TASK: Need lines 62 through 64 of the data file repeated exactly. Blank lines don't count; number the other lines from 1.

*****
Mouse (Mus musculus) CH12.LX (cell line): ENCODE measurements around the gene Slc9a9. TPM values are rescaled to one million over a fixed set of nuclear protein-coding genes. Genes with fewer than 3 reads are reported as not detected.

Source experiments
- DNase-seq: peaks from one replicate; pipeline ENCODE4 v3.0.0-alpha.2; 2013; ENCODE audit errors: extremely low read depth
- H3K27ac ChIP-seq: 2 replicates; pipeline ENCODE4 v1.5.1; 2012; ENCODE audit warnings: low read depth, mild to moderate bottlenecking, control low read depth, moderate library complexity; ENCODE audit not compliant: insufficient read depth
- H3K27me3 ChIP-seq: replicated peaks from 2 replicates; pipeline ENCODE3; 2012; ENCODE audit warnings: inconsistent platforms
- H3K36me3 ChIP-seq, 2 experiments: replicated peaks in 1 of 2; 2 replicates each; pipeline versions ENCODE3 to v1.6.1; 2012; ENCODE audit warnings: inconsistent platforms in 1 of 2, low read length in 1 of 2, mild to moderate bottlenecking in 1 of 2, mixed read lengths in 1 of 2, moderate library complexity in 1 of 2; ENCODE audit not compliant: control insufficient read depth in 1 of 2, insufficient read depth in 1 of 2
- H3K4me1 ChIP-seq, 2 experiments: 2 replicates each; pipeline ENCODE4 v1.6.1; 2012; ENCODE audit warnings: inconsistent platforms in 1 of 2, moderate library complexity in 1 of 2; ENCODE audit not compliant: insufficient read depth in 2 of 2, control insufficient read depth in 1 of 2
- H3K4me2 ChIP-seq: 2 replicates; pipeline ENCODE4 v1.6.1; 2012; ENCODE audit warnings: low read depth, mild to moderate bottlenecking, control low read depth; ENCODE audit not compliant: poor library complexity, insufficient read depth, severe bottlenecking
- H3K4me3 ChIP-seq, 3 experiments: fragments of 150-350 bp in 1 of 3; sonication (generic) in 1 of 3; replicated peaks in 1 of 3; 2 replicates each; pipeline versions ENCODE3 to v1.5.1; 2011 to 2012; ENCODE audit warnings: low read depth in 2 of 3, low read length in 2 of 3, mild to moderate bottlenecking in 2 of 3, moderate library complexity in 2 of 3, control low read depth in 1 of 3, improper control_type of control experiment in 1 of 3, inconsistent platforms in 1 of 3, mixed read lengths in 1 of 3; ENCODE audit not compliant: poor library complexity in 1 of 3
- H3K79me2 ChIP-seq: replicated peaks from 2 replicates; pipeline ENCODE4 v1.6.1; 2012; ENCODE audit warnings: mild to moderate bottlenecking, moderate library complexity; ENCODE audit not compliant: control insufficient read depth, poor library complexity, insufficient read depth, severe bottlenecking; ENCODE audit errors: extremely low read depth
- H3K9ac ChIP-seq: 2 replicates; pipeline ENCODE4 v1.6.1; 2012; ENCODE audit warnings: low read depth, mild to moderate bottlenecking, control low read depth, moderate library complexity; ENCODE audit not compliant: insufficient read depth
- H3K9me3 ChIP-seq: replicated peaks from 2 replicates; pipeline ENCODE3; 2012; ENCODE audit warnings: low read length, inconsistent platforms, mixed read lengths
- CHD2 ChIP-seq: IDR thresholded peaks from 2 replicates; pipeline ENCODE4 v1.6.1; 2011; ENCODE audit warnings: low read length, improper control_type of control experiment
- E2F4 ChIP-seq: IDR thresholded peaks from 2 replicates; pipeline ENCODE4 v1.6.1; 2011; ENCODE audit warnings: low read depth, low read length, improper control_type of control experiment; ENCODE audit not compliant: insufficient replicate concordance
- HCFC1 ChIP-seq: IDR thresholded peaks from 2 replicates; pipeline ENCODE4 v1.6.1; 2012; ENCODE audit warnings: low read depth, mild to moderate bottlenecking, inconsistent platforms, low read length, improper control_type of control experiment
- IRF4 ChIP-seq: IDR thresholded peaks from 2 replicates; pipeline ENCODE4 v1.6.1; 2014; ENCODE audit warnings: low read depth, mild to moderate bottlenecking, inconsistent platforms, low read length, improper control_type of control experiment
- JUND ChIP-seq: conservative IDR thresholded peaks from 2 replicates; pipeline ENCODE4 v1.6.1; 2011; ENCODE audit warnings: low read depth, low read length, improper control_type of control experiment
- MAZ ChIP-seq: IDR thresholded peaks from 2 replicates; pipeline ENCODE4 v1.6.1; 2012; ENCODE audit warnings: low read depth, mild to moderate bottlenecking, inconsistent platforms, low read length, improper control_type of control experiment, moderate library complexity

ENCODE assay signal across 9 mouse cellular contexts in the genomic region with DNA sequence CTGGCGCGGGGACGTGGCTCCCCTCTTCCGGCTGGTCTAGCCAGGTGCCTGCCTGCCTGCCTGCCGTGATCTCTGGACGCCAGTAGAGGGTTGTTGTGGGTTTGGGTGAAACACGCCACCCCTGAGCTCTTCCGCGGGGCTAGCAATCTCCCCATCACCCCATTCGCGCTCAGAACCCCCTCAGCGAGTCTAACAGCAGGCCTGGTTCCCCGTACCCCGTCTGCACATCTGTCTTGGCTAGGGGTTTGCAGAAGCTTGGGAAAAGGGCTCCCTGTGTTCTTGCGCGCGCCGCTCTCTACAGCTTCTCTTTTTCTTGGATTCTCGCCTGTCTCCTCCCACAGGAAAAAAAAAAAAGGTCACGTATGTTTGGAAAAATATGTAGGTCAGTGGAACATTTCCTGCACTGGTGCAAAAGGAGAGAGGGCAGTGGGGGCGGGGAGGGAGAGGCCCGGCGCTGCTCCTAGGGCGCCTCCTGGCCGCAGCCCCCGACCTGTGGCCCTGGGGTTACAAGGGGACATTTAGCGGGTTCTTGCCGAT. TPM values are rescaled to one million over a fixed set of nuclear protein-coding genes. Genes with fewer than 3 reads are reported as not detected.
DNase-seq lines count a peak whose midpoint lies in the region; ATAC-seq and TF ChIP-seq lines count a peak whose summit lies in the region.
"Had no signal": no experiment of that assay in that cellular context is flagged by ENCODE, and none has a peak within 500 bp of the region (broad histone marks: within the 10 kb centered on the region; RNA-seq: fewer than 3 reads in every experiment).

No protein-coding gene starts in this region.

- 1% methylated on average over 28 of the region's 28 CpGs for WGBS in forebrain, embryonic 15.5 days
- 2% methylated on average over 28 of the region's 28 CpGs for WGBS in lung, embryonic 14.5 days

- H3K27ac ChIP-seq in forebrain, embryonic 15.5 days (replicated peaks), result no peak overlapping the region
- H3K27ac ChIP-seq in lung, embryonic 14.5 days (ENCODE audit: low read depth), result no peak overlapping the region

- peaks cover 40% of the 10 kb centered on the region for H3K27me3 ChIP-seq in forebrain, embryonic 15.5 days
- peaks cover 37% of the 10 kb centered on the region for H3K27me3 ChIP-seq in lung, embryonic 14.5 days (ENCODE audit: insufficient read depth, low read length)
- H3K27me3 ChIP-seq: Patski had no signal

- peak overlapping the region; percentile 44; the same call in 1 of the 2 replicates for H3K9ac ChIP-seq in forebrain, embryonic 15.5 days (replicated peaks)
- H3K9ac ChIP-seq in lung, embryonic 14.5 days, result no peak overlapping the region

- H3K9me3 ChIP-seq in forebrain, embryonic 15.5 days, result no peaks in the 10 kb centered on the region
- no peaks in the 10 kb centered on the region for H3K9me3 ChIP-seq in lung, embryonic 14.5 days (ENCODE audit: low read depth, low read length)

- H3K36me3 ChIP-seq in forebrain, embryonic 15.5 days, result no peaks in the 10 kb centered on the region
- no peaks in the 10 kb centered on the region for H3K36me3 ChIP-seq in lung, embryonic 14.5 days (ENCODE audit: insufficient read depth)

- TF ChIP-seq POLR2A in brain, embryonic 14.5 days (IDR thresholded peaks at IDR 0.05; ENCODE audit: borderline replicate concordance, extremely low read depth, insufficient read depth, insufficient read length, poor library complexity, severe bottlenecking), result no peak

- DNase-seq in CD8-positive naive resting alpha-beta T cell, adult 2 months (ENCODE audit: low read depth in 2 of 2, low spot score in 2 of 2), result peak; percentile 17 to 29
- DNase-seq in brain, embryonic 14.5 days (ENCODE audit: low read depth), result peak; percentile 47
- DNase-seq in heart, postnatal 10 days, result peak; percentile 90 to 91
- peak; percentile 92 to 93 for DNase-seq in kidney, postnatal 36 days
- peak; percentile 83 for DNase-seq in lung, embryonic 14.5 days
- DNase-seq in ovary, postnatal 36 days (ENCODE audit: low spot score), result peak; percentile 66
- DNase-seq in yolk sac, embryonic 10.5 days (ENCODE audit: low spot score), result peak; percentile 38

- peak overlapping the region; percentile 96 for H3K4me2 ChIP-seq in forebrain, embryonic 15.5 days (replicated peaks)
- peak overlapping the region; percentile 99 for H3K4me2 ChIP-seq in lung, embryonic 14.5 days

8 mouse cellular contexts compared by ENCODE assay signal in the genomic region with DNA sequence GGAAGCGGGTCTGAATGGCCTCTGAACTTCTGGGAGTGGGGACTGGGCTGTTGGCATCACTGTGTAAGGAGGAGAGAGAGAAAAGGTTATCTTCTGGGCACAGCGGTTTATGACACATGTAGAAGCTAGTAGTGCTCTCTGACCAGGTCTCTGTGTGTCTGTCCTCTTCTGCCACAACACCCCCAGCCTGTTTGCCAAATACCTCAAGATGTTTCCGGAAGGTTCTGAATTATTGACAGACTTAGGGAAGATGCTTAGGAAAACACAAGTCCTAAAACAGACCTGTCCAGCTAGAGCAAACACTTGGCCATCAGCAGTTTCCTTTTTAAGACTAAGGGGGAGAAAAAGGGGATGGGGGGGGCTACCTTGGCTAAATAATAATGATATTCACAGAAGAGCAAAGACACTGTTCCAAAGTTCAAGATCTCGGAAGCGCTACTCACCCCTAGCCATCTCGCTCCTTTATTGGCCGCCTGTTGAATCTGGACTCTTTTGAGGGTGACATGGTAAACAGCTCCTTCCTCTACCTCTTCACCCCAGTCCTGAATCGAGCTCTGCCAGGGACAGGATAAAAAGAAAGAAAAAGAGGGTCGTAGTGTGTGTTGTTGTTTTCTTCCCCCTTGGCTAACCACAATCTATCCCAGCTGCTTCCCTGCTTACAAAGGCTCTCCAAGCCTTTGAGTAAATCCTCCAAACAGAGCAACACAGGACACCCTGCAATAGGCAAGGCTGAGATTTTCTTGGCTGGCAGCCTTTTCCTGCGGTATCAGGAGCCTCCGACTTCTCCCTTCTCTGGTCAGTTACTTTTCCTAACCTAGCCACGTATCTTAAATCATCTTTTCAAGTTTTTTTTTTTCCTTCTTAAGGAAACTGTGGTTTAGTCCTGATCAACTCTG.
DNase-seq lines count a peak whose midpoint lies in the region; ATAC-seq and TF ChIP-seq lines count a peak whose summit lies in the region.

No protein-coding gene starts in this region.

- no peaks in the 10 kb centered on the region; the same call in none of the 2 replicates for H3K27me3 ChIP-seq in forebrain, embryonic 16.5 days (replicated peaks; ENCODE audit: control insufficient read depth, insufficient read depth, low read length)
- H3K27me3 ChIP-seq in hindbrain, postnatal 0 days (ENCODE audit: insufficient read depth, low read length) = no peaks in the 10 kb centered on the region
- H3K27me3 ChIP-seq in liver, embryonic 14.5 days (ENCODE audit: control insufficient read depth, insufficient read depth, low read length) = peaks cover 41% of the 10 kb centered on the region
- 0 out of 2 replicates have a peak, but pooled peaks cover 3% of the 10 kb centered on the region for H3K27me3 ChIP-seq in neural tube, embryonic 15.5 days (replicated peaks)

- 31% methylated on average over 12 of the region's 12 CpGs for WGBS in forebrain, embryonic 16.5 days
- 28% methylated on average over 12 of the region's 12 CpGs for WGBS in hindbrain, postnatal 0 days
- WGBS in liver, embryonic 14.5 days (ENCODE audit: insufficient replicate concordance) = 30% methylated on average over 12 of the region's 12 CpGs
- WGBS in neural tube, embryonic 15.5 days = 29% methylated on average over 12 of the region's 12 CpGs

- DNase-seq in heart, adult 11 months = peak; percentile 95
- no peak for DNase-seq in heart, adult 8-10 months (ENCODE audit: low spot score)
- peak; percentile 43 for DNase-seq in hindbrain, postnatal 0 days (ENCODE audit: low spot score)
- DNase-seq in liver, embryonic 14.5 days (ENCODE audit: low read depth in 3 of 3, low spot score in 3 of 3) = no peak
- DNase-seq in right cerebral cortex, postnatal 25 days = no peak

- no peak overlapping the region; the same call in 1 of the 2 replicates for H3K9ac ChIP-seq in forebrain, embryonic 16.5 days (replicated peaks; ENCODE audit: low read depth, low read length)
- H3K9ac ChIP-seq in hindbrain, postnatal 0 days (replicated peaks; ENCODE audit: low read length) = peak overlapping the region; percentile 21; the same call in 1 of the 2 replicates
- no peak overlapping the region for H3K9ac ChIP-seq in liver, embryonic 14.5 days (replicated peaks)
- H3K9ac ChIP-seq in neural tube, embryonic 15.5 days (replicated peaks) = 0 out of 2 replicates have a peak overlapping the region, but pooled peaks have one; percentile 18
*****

- no peak overlapping the region; the same call in 1 of the 2 replicates for H3K9ac ChIP-seq in forebrain, embryonic 16.5 days (replicated peaks; ENCODE audit: low read depth, low read length)
- H3K9ac ChIP-seq in hindbrain, postnatal 0 days (replicated peaks; ENCODE audit: low read length) = peak overlapping the region; percentile 21; the same call in 1 of the 2 replicates
- no peak overlapping the region for H3K9ac ChIP-seq in liver, embryonic 14.5 days (replicated peaks)